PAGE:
The rising tensions of July 27, 1877 are reflected in the letters and telegrams found in Mayor McKune’s papers.
On July 27th, Mayor McKune met with the Brotherhood of Trainmen to discuss a potential return to work. Railway workers, firemen, brakemen, and mill workers accepted a return to work agreement for their wages before the most recent cut. The miners who worked for the coal companies refused these terms and continued to strike. Those still participating in the strike issued threats of violence against the railroad companies, coal companies, and those returning to work.
We hereby notify you that on account of the Strikes that exist here and the threats of disorderly and evil disposed persons, we apprehend that damage and destruction will be done to our property within your city. We are unable under the circumstances that exist here to protect our property in case and the threatened damage is attempted. We therefore ask you to take such lawful measures as will secure our property from destruction and protect us in its use. W. W. Scranton, Genl. Manager Lackawanna Iron & Coal Co.
The men employed by this Company to fire and operate the Engines used at our mines for pumping the water therefrom have by threats and intimidation been driven from their work and notice given to any person or persons who should attempt to perform such services would do so at the peril of their lives This action involves the flooding of the mines which would cause immeasurable loss and damage to the company. I therefore call upon you for such protection as these employees and the property of the Company are entitled to under the laws of the Commonwealth. W R Storrs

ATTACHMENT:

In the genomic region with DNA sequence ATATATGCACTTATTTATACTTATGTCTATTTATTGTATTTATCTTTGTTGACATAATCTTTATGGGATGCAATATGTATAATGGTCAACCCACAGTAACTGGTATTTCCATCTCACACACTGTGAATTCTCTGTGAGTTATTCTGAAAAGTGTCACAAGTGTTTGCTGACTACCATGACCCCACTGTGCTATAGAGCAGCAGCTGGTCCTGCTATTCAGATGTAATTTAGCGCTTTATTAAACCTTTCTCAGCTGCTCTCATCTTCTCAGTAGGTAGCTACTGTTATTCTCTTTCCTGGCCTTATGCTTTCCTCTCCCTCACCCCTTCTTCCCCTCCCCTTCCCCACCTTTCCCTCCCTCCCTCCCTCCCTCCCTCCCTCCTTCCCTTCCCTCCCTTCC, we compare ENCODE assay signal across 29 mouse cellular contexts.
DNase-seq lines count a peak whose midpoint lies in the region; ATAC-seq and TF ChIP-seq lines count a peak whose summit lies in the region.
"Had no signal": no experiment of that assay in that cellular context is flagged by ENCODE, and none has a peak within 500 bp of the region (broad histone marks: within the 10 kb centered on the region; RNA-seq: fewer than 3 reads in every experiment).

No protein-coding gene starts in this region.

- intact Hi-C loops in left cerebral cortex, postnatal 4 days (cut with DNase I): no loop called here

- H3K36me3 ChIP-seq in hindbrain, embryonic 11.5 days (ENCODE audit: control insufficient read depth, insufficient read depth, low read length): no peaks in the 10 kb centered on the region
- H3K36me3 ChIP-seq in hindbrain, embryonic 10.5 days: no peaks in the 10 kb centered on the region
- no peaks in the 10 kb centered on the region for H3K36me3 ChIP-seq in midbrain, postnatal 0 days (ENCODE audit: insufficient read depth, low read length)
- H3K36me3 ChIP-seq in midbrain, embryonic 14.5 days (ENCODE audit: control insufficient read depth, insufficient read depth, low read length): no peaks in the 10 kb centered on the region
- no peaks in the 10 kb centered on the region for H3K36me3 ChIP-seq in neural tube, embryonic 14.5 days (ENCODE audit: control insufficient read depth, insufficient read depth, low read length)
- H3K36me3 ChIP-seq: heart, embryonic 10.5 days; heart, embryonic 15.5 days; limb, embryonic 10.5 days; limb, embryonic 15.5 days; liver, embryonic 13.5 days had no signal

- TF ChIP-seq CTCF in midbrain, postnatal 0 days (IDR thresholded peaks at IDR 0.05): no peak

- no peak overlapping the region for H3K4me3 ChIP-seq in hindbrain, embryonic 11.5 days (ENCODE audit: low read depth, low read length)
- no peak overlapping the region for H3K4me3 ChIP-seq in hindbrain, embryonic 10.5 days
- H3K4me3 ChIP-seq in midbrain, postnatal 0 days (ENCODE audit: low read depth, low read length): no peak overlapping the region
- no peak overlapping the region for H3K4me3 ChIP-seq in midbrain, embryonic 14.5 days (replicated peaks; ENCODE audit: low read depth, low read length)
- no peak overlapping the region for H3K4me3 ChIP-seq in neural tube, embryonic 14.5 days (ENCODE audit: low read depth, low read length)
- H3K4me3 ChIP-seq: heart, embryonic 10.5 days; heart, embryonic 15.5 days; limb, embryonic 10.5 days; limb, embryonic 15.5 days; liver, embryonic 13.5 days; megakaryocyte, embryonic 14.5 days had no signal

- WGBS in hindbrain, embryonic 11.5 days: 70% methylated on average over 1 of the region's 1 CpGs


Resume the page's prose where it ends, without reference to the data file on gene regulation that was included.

With these fears in mind, the Scranton Citizen’s Corps obtained permission from General Osborne to obtain arms. Minor acts by strikers, including turning off mine pumps to prevent flooding and threats, compounded these worries in the minds of those in charge of the companies and the city. Mayor McKune sent telegrams requesting assistance to Governor Hartranft, but he was not able to help at the time.
The DLW RR Co. have asked me for aid to prevent their mines form being flooded and otherwise destroyed. I am unable to render the assistance required. Can you have sent here a body of U.S. Troops. The militia are in sympathy with the strikers, and in the opinion of our advisory committee would be of no avail. The presence of U.S. Troops in my opinion would secure the desired purpose without a conflict. Robert H. McKune Mayor
Can do nothing for you at this moment. If you have patience for a few days I hope to be able to relieve you. J. F. Hartranft